The pipeline decision could be an early sign for the direction of Mr. Obama’s green agenda for the next four years, after a campaign in which he sparred with Republican opponent Mitt Romney over the pipeline and on issues such as subsidies for alternative energy companies, the future of the coal industry, and drilling policy on federal lands and along the nation’s coasts.
Green-energy and environmental groups said Wednesday that they were buoyed by the president’s re-election and that they think it will kick off another chapter for clean energy in America. Mr. Obama’s previous attempt to tackle carbon emissions, the ill-fated and unpopular “cap-and-trade bill,” died in the Democrat-dominated Congress during Mr. Obama’s first two years in office, but many of the president’s supporters see his re-election as an opportunity to resurrect it.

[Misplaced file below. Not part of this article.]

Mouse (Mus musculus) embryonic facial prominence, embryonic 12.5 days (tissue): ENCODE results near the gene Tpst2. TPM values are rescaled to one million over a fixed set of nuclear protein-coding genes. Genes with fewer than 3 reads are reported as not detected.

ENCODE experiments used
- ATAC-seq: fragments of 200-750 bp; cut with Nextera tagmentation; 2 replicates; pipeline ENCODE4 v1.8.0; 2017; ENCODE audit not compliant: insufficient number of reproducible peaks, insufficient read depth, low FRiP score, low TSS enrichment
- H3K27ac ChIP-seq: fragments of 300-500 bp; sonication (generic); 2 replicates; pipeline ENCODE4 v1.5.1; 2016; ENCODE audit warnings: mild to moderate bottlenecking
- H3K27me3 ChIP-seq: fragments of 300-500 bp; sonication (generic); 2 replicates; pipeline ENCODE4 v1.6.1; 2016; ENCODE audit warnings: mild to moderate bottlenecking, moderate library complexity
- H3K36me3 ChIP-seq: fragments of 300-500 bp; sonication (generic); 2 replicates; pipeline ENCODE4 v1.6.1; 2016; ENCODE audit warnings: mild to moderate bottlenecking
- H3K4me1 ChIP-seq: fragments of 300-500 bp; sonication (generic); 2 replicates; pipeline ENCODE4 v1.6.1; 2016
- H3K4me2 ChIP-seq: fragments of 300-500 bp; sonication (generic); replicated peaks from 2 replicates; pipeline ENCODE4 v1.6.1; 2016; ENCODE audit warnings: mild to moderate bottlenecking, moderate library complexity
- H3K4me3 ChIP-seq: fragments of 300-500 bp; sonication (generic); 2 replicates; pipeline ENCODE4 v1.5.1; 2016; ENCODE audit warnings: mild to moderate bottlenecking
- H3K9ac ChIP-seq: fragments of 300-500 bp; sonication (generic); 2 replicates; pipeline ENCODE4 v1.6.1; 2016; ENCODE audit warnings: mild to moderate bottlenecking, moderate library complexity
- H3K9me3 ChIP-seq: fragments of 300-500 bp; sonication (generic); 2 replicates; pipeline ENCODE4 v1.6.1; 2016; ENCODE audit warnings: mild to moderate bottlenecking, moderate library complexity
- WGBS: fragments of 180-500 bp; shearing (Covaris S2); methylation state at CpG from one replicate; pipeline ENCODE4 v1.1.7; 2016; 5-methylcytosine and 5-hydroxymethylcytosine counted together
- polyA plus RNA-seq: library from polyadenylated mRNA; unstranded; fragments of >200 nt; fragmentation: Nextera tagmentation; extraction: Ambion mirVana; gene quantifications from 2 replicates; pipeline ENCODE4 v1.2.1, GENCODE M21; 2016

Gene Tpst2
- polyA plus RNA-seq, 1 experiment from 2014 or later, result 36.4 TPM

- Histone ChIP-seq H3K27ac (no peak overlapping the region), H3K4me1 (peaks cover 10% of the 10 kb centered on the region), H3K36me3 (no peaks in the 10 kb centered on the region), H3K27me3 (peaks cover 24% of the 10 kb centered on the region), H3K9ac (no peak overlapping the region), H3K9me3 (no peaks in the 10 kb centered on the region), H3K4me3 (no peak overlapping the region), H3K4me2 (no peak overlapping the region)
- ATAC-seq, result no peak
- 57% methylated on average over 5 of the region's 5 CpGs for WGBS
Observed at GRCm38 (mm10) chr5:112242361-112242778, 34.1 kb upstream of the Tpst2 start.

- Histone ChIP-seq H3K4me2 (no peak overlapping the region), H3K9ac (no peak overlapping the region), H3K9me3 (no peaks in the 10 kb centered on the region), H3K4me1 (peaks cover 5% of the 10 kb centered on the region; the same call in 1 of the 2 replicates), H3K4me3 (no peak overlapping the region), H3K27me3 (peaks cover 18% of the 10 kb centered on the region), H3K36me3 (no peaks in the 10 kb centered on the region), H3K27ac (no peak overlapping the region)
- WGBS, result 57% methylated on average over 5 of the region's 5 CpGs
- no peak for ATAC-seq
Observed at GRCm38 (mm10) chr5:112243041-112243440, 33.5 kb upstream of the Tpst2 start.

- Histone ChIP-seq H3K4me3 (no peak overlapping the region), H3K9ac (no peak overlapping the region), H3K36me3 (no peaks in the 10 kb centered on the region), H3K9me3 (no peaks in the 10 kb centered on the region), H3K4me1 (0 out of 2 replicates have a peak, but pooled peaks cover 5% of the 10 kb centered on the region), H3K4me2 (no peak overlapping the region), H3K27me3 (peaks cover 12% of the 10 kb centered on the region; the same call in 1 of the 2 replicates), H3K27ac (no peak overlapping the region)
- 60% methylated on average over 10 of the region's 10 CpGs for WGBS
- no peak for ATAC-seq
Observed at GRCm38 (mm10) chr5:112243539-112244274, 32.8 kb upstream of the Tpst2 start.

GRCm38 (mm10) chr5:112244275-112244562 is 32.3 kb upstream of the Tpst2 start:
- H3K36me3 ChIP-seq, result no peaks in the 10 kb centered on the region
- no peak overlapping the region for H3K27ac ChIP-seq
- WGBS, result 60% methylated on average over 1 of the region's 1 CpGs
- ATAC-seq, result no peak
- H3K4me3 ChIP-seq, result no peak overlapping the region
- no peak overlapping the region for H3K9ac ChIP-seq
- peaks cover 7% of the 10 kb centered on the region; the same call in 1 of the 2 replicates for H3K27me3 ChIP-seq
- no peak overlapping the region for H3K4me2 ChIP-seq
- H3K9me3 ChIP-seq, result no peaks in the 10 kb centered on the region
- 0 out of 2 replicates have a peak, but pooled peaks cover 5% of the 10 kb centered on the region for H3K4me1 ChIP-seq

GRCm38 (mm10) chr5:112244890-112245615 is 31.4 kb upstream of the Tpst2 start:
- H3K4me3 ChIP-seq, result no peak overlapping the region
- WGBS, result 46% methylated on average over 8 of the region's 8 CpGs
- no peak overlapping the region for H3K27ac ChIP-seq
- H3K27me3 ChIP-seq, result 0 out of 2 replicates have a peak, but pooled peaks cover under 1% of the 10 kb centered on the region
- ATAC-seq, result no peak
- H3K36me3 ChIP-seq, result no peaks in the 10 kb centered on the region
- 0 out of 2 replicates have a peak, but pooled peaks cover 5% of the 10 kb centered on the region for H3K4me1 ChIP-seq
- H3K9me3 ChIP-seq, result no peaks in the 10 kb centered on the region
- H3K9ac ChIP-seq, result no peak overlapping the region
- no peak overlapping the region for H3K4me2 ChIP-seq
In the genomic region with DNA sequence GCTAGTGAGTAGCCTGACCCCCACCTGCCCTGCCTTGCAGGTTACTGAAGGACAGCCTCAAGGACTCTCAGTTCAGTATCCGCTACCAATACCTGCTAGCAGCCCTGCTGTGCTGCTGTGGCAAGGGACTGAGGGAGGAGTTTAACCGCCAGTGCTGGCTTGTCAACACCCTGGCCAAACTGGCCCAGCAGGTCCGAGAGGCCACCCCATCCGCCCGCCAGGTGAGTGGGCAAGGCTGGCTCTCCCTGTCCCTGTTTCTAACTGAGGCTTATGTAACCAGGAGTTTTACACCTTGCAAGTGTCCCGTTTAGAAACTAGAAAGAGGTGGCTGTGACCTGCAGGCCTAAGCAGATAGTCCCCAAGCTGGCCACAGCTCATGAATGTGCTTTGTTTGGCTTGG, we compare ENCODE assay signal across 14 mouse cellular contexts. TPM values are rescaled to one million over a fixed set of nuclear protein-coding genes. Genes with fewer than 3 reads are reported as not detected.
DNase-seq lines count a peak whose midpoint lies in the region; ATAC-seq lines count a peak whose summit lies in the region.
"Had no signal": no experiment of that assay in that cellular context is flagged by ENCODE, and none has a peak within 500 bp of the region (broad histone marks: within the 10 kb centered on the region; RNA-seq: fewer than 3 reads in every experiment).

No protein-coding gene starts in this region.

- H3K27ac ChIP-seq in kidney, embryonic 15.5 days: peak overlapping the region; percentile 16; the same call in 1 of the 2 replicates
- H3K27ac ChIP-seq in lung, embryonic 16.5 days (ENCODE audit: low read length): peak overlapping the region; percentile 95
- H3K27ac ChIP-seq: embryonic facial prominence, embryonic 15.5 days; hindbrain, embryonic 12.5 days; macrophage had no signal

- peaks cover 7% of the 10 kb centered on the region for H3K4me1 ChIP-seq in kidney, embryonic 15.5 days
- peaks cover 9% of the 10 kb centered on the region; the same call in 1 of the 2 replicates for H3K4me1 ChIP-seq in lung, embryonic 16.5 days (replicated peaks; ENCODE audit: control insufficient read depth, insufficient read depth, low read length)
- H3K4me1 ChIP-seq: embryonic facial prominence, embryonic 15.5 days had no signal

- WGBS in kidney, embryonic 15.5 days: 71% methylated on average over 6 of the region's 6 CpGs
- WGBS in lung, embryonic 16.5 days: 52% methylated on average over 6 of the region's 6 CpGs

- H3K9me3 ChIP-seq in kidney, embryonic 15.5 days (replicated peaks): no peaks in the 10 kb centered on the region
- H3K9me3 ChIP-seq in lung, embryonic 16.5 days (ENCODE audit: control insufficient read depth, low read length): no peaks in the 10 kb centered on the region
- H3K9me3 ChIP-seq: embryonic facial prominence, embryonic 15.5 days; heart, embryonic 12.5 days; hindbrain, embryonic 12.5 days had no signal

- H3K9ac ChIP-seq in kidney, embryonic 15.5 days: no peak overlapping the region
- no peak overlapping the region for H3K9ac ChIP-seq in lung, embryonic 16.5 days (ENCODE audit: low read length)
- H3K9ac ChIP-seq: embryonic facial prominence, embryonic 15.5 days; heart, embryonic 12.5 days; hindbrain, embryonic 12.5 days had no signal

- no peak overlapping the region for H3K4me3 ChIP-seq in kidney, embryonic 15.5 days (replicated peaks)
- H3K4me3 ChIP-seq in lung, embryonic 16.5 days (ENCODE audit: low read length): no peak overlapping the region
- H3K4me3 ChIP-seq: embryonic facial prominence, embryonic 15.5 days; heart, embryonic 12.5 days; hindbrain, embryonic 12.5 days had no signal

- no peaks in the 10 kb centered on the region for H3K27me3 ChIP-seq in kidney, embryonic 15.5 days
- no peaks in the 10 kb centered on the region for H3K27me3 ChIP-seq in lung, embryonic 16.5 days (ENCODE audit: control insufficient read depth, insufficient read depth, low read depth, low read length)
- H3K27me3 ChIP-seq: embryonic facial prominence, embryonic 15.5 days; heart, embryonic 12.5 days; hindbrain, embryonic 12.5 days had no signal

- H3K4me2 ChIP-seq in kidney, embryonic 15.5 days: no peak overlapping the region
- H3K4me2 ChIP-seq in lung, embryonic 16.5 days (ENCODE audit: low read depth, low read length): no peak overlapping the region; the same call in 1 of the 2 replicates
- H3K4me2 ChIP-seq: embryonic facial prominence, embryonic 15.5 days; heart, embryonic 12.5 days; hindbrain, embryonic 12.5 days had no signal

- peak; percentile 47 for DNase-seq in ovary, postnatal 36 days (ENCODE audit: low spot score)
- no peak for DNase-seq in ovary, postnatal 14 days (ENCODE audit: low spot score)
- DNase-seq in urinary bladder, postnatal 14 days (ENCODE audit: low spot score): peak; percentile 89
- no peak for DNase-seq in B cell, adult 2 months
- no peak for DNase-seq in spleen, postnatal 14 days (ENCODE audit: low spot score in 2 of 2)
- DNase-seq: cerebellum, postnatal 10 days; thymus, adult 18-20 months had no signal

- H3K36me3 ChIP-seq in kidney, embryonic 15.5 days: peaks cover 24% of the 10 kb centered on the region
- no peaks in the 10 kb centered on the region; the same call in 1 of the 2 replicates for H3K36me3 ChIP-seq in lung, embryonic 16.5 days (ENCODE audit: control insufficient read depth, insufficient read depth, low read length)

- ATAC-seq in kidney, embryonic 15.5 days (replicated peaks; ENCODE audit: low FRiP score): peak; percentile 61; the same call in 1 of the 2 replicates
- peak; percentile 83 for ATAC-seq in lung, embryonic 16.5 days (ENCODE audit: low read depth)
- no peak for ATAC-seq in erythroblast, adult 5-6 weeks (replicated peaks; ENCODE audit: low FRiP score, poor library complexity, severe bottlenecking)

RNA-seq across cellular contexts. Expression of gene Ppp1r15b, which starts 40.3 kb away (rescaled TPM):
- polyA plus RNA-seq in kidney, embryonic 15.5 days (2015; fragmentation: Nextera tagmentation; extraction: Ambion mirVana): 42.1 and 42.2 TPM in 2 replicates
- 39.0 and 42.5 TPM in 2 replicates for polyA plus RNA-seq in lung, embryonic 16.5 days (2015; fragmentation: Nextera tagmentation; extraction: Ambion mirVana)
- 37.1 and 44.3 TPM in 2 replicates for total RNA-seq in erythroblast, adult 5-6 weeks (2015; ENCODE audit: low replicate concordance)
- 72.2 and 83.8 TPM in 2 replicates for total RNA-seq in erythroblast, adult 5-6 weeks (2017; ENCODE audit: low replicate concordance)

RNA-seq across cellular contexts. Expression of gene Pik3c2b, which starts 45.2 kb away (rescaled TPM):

“The public stands with us from clean energy to addressing climate change. This election and our polling indicate a mandate from the American people on the environment and public health. Now is the time to act,” said Heather Taylor-Miesele, director of the Natural Resources Defense Council Action Fund.